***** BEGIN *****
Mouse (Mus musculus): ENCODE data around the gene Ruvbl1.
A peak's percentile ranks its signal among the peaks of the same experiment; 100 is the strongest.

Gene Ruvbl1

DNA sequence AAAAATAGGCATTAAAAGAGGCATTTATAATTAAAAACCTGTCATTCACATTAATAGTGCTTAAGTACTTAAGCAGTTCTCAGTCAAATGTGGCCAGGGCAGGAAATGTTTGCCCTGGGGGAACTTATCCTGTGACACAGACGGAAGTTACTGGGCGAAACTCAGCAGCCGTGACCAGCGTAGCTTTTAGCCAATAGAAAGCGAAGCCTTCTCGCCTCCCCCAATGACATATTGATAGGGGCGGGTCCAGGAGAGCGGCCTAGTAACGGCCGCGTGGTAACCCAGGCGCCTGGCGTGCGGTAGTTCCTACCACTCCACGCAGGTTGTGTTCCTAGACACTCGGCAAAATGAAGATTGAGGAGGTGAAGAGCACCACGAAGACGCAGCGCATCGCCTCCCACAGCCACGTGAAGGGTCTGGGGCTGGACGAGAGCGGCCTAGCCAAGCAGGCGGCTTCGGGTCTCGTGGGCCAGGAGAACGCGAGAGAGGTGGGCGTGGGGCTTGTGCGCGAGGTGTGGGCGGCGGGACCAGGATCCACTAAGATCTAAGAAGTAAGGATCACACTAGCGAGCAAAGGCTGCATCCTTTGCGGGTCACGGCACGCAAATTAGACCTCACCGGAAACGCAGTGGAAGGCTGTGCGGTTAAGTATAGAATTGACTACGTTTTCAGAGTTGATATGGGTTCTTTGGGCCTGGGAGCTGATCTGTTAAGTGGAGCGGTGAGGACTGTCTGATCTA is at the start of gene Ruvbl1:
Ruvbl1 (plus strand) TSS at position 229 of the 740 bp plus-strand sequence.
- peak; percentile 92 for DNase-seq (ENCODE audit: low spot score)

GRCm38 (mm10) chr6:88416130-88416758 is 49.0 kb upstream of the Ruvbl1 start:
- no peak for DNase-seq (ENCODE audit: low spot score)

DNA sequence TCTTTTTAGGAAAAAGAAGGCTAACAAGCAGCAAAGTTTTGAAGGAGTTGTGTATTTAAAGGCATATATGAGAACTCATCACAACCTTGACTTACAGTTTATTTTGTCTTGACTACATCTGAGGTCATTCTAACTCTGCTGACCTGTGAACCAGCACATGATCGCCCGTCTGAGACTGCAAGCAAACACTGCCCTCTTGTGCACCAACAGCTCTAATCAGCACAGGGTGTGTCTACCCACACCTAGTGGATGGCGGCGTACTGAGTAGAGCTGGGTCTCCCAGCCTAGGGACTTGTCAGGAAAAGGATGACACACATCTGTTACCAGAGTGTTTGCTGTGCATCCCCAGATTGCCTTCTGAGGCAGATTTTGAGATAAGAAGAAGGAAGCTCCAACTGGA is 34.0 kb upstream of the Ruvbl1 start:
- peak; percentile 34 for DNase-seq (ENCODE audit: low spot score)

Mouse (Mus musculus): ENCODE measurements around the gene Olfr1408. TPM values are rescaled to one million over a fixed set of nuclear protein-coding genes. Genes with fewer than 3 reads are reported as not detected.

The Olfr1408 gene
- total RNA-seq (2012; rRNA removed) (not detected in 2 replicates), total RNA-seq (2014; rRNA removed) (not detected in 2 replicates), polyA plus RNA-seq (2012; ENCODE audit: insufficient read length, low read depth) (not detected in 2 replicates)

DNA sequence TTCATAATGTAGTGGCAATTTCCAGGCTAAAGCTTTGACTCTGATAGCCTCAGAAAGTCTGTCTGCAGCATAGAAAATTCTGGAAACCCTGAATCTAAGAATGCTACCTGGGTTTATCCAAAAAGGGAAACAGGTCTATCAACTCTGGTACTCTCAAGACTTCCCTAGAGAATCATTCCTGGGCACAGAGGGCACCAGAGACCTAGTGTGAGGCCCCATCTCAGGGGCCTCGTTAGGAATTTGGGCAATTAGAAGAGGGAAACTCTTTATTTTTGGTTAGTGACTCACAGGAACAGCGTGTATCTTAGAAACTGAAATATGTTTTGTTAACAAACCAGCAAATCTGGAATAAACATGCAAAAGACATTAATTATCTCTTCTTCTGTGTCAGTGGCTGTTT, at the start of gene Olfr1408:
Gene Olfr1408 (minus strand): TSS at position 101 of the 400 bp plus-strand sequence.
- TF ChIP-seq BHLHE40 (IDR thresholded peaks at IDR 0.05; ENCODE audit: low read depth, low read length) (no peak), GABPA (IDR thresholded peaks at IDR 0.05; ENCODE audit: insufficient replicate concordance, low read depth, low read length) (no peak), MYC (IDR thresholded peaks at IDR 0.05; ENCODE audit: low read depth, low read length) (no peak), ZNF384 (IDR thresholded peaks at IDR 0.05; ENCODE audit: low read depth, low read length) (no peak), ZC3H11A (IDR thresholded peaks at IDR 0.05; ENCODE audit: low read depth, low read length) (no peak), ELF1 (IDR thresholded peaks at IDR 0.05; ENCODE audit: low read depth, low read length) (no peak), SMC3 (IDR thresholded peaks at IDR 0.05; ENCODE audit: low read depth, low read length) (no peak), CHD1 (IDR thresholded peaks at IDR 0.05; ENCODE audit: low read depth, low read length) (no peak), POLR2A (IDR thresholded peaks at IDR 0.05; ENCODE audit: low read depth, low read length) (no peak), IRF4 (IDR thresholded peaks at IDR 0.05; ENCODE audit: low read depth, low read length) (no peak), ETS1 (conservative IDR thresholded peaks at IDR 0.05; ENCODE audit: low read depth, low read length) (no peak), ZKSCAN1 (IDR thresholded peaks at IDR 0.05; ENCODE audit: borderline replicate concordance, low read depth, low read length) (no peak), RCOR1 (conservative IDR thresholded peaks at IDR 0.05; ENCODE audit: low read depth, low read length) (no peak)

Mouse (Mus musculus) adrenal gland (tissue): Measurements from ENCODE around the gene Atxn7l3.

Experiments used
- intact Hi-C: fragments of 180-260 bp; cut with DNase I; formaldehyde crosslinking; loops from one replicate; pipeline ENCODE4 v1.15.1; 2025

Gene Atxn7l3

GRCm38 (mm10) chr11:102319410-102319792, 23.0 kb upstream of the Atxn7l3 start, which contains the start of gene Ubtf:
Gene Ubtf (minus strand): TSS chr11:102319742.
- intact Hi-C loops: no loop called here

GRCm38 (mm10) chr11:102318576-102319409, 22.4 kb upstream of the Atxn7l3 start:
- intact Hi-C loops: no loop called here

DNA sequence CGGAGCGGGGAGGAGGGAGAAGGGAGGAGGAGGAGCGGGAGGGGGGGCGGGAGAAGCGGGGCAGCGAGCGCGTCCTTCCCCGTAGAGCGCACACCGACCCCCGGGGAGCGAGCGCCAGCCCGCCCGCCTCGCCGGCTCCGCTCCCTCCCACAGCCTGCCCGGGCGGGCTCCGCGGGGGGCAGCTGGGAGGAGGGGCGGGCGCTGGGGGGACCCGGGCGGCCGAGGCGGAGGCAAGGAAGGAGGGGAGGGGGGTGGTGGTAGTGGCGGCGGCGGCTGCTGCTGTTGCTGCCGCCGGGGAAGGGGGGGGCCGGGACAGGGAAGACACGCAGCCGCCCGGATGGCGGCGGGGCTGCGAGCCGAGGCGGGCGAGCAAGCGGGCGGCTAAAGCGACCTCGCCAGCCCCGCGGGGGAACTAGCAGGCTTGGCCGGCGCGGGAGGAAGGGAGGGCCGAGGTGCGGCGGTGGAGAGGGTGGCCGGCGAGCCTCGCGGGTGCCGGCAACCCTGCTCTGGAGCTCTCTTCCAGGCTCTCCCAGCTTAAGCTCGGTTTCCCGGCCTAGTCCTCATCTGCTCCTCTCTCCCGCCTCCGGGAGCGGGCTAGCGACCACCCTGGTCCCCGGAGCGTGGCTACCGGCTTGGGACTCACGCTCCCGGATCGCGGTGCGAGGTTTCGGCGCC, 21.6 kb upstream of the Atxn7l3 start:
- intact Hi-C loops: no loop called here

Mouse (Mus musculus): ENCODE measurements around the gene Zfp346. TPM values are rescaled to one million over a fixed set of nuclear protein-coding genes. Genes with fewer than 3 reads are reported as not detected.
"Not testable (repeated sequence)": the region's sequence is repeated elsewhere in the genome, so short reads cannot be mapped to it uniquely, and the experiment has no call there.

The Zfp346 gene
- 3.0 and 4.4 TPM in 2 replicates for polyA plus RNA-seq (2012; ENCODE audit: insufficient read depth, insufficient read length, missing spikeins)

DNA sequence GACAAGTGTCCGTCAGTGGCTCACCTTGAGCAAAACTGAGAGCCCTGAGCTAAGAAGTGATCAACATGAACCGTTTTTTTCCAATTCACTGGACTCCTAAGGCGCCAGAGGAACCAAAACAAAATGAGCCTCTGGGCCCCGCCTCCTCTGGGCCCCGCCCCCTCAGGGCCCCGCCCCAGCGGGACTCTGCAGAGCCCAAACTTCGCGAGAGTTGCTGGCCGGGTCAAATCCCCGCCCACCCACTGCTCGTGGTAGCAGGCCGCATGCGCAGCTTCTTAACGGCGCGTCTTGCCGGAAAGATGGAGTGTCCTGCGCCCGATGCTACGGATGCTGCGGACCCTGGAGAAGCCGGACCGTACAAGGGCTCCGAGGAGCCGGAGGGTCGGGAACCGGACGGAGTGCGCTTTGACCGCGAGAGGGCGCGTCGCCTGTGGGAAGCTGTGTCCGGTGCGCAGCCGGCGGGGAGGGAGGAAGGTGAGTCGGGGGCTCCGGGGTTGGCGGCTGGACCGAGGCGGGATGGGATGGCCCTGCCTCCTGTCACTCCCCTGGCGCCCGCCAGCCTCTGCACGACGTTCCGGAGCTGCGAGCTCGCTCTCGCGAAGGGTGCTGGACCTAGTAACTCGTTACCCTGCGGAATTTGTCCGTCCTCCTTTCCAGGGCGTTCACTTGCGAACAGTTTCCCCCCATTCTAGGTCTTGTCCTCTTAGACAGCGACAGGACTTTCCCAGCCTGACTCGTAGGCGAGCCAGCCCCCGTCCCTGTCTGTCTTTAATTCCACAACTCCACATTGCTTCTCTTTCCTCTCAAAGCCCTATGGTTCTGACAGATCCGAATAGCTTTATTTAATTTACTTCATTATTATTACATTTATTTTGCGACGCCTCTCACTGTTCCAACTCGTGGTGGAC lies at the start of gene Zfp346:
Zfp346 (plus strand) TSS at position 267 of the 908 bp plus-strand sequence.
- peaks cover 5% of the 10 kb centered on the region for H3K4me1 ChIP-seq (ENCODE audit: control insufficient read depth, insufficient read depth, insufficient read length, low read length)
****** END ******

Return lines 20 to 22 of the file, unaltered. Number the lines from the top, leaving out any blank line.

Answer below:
Gene Atxn7l3

GRCm38 (mm10) chr11:102319410-102319792, 23.0 kb upstream of the Atxn7l3 start, which contains the start of gene Ubtf:
Gene Ubtf (minus strand): TSS chr11:102319742.